Finally, No More TRUMPeting!

For Joe Biden, it is BACK TO THE FUTURE to UNDO THE PAST

Will the sea-change lead us to see some change?

WASHINGTON: The Associated Press has reported that the first actions of the newly sworn President of the United States will be to try and undo the actions of his predecessor. While the legislative actions may be reversible to a certain degree, but the harms threaten to linger. The worst of which are extreme polarization, hate and mistrust that are likely to intensify under the circumstances.

In his first hours as president, Joe Biden will aim to strike at the heart of President Donald Trump’s policy legacy, signing a series of executive actions that reverse his predecessor’s orders on immigration, climate change and handling of the coronavirus pandemic.

Biden on Wednesday will end construction on Trump’s U.S.-Mexico border wall, end the ban on travel from some Muslim-majority countries, rejoin the Paris Climate Accord and the World Health Organization and revoke the approval of the Keystone XL oil pipeline, aides said on Tuesday. The new president will sign the orders almost immediately after taking the oath of office at the Capitol, pivoting quickly from his pared-down inauguration ceremony to enacting his agenda.

The 15 executive actions are an attempt to essentially rewind the last four years of federal policies with striking speed. Only two recent presidents signed executive actions on their first day in office — and each signed just one. But Biden, facing the debilitating coronavirus pandemic, is intent on demonstrating a sense of urgency and competence that he argues has been missing under his predecessor.

“I think the most important thing to say is that tomorrow starts a new day,” said Jeff Zients, Biden’s choice to lead a new White House office that will coordinate the federal government’s revamped response to the pandemic.

The orders reach well beyond the pandemic. Biden intends to order a review of all Trump regulations and executive actions that are deemed damaging to the environment or public health. He will order federal agencies to prioritize racial equity and review policies that reinforce systemic racism. He will revoke a Trump order that sought to exclude non-citizens from the census and will order federal employees to take an ethics pledge that commits them to uphold the independence of the Justice Department.

Susan Rice, Biden’s incoming domestic policy adviser, said the new president would also revoke the just-issued report of Trump’s “1776 Commission” to promote “patriotic education.”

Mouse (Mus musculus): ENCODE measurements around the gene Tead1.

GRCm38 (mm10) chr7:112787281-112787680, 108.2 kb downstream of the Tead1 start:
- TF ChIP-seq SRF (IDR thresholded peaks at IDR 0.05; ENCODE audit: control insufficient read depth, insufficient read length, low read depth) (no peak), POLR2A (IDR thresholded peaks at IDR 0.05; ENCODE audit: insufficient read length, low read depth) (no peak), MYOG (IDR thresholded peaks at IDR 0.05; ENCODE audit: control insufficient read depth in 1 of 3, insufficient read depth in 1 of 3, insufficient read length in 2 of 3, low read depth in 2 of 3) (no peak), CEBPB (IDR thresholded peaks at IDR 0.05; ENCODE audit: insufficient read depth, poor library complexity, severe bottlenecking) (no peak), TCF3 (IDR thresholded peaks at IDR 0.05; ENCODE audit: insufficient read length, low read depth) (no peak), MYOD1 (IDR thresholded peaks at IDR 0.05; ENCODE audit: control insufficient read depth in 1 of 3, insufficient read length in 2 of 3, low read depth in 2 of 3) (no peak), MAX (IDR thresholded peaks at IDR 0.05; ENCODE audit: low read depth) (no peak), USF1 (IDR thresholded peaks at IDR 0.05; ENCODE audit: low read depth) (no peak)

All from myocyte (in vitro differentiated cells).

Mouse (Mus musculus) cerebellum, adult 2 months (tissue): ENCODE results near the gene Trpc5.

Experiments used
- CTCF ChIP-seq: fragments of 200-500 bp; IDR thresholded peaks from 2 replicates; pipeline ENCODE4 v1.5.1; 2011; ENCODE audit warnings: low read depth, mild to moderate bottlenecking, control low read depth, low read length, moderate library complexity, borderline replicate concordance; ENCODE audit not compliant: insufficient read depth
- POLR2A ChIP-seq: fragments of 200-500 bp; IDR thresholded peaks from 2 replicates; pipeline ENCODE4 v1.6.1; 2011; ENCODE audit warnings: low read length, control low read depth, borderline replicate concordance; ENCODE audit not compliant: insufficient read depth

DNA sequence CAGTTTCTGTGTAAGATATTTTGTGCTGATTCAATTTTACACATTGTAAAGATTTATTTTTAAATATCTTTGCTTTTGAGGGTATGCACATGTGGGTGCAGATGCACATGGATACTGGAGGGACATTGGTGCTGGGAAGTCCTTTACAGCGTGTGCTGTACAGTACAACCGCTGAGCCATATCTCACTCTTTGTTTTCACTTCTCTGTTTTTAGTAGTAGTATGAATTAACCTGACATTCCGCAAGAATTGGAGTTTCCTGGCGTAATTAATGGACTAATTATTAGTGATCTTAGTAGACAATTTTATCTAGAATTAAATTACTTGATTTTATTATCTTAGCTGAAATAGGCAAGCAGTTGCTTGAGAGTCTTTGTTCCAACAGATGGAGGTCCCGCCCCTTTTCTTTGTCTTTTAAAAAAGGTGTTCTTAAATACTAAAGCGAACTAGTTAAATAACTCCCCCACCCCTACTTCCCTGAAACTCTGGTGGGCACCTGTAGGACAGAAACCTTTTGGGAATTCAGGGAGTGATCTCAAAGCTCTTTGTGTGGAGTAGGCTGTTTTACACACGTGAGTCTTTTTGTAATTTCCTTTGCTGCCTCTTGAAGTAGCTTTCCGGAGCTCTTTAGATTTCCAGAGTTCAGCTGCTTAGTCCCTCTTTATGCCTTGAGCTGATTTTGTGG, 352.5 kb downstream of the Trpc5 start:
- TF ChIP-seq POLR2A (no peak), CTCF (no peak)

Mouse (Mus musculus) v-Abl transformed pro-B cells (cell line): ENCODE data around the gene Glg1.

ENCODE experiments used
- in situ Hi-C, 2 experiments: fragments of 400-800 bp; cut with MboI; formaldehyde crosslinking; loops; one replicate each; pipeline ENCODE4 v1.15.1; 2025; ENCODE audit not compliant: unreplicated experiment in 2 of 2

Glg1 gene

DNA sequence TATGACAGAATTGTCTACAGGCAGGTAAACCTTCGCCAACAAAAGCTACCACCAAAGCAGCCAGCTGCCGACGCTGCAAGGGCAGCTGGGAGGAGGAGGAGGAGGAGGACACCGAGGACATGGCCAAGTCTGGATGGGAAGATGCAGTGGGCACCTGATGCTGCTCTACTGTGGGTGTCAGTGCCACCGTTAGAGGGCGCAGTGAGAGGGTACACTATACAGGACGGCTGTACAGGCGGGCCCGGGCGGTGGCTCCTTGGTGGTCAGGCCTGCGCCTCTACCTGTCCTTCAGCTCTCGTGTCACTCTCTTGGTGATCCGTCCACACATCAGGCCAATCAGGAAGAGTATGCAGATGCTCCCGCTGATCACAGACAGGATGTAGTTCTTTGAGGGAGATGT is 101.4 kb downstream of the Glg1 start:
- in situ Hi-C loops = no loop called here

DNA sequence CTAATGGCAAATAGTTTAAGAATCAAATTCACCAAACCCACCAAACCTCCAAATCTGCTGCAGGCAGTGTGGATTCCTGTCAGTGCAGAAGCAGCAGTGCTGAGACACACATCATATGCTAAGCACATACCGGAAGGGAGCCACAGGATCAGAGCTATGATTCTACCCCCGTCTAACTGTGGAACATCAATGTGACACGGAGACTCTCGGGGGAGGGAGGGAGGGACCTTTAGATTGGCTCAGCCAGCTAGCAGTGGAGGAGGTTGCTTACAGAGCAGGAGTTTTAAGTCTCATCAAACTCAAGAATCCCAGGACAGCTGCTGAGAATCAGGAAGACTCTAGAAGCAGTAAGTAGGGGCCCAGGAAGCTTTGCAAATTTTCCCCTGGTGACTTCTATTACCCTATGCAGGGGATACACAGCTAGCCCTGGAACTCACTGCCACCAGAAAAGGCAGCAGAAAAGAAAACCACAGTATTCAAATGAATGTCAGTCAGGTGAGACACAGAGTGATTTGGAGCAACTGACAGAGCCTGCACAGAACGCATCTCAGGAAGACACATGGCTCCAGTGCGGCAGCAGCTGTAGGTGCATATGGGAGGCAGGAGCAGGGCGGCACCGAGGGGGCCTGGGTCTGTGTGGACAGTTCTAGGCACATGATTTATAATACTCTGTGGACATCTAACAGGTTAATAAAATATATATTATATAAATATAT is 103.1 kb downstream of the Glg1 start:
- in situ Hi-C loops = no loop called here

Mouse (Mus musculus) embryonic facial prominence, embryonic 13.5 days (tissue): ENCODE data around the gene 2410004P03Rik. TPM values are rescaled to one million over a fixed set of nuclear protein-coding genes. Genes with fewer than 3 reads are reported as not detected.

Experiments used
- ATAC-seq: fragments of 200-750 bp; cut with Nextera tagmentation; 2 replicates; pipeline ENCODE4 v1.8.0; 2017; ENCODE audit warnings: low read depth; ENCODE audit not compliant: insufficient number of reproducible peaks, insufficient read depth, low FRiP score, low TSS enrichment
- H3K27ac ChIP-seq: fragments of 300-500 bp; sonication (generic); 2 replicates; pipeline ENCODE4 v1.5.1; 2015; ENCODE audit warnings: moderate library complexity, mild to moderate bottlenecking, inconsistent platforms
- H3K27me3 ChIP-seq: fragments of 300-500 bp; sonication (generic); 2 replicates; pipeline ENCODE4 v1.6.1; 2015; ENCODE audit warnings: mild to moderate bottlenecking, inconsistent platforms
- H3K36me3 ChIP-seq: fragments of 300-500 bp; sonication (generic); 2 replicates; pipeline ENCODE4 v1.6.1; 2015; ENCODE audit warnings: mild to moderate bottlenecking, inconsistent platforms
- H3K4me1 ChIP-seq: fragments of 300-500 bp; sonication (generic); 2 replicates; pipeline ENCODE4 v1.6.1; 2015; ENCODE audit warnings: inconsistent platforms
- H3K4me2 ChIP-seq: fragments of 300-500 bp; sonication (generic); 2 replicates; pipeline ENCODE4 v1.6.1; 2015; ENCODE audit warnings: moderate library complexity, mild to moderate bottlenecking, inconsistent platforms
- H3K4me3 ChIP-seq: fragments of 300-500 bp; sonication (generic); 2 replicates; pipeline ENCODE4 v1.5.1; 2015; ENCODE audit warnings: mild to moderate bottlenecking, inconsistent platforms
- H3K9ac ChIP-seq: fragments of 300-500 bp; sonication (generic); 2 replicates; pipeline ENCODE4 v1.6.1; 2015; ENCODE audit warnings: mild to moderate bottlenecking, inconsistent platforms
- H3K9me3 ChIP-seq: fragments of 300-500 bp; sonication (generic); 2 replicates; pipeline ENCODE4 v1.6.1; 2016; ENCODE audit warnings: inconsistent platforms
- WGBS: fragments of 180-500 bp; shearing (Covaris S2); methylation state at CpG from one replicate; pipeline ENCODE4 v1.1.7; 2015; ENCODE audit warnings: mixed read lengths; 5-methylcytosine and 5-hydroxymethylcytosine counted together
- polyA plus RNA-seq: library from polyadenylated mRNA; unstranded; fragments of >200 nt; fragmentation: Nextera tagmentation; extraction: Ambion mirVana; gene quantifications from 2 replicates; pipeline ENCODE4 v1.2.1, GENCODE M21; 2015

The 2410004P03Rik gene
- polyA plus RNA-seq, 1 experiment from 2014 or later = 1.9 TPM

These actions will be followed by dozens more in the next 10 days, aides said, as Biden looks to redirect the country without having to go through a Senate that Democrats control by the narrowest margin.

WHAT IS NOT ON THE MENU FOR NOW?

Notably, the opening actions did not include immediate steps to rejoin the Iran nuclear accord, which Trump abandoned and Biden has pledged to reimplement. Jen Psaki, the incoming White House press secretary, said that while they were not included in Biden’s Day One orders, the new president will in the coming days revoke the Pentagon’s ban on military service by transgender Americans as well as the so-called Mexico City policy, which bans U.S. funding for international organizations that perform or refer women for abortion services.

In another effort to signal a return to pre-Trump times, Psaki said she would hold a news briefing late Wednesday in a symbol of the administration’s commitment to transparency. Trump’s White House had all but abandoned the practice of briefing reporters daily.

Biden will sign the actions during his first visit to the Oval Office in four years. Since then, presidential order actions were often marked by clumsy announcements and confusion. In their first days in office, Trump’s team was forced to rewrite executive orders by court order and aides took days to figure out how to use the White House intercom to alert the press about events. The repeatedly canceled plans to hype new building programs — dubbed “Infrastructure week” — became a national punchline. Biden aides, by contrast, are aiming to demonstrate they are up for the job right out of the gate.

READY FOR ACTION

Biden senior aides, led by deputy chief of staff Bruce Reed and campaign policy chief Stef Feldman, began plotting out the executive action plans in November, just days after Biden won the presidency and drafting began in December. The final documents were reviewed by career staff at the Justice Department’s Office of Legal Counsel in recent weeks before Biden’s swearing-in to ensure they would pass legal muster.

Biden’s team was set to assume the reins of power even before the Marine Band finished its rendition of “Hail to the Chief” after the new president takes the oath of office.

Aides were due to begin entering the White House complex at the stroke of noon — when Biden officially assumes the office — to begin overseeing national security roles. The urgency was hastened by concerns about security around the Inauguration after the U.S. Capitol insurrection.

COVID-19 restrictions, along with tight security surrounding the Inauguration were severely curtailing the number of aides in Biden’s West Wing. Aides, one official said, were told to pack snacks to eat in their offices because of pandemic protocols.

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